As the end of the world draws closer, there’s no shortage of post-apocalyptic tales. In Orphan Age, we don’t really know how we reached this dystopia, just that one day every single adult suddenly died, leaving behind only the planets children. Fast forward 20 years and those children are all grown up. That’s where Ted Anderson and Nuno Plati’s series kicks off.
After the New Church ran roughshod through Dallastown, a trio of survivors — Princess, Daniel, and Willa — set out on a path to Albany following an unknown plan created by Princess and her father Brian, the mayor of Dallastown. A plan that will lead them across the United States, encountering a sampling of the different cultures that have established themselves.
The inevitable showdown with the New Church feels like it’s intended to be a slow burn, so the brief altercation at the end of the volume feels like a strange moment to end on. The focus for this entire volume seems to be world building, and in the case of a post-apocalyptic tale that makes perfect sense, but due to the almost sudden ending to the book it feels as though too much exploration is missing.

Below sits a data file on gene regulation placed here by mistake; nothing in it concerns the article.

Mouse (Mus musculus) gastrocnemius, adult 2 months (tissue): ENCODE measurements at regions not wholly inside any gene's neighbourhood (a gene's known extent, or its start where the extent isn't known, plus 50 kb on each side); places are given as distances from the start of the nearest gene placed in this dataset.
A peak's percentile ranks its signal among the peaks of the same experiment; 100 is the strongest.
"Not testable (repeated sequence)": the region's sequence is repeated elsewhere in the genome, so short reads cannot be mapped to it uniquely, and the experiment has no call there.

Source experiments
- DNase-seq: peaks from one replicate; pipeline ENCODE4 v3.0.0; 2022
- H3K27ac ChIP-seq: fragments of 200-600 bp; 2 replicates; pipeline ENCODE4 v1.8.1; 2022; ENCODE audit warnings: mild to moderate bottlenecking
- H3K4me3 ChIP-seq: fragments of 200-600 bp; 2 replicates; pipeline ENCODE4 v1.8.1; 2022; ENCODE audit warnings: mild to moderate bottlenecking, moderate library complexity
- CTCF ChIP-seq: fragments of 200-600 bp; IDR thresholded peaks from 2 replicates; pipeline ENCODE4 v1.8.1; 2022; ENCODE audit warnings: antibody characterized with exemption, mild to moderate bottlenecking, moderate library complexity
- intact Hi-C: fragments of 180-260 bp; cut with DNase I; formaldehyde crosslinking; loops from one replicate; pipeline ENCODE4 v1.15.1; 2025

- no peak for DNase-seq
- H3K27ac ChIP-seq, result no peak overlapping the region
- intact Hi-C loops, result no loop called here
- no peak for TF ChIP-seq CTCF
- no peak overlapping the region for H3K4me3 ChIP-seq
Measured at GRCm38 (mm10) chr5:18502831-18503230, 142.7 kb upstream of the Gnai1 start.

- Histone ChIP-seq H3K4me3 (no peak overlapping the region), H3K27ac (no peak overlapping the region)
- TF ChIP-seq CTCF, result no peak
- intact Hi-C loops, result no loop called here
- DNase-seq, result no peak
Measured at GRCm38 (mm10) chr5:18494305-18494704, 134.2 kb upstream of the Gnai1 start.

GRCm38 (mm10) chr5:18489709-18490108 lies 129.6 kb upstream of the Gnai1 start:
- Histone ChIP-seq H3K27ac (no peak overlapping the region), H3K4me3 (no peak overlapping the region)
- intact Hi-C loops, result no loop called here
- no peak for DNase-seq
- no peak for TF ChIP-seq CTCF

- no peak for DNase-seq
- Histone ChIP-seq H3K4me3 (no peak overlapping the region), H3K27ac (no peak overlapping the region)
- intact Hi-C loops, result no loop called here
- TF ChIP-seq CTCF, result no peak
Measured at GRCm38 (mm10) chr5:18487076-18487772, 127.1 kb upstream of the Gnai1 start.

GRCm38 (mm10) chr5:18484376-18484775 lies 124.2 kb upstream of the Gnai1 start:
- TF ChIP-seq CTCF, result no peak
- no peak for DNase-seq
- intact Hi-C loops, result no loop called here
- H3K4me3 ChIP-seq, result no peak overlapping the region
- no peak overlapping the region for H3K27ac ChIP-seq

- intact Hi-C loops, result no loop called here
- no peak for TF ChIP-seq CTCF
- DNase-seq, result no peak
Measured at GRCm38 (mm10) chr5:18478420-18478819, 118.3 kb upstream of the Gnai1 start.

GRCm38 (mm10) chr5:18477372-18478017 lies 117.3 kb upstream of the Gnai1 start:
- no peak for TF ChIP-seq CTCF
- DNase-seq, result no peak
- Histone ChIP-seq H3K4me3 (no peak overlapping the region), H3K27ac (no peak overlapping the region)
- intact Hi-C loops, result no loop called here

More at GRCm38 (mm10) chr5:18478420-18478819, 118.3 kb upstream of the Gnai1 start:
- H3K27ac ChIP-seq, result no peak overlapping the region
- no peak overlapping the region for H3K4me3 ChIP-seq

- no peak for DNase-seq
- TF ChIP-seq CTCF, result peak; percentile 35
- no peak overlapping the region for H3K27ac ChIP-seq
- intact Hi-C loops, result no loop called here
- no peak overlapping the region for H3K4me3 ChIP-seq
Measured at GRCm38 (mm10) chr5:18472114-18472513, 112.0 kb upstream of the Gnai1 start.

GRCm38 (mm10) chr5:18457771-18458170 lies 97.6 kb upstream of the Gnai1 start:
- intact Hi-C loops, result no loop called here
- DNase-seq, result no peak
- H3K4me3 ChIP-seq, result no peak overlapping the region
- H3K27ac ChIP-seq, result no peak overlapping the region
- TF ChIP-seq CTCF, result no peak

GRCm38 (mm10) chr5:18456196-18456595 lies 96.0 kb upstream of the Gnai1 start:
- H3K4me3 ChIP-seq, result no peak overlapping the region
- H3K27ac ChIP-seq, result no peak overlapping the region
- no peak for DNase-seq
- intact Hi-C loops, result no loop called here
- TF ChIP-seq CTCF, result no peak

The New Church are prominent but mysterious antagonists, and their sudden arrival at the end of issue #4 means that we haven’t really learned much about who they actually are…but the same can also be said for most of the characters within this volume. Daniel, Willa and Princess serve as an interesting mix of protagonists, and although we start to learn more about Daniel when the story reaches Albany, it does feel like there’s still a lot to learn about Willa and Princess.
I feel like the greatest strength of Orphan Age is Nuno Plati’s artwork. Lurking somewhere between modern Archie and late ’90s Cartoon Network, it’s a style that you might not expect to accompany this kind of story, but it works wonderfully throughout this volume. It feels all the more poignant when taking into consideration the cartoonish style in a comic about a world without grownups. Plati’s character designs vary greatly and everyone feels like an individual within the story.
Although I appreciate that the journey within Orphan Age is what really matters, I think the lack of answers becomes frustrating, and I would like to think that further volumes would serve to answer some of these questions. Moreover, I do find the culmination of this volume to be even more frustrating — simply put, there just isn’t an ending. At the conclusion of these five issues, the narrative simply ceases to continue. If that’s a cliffhanger I think that’s completely fine, but it doesn’t feel like a cliffhanger, rather more like an unintended ending to a story that’s far from finished.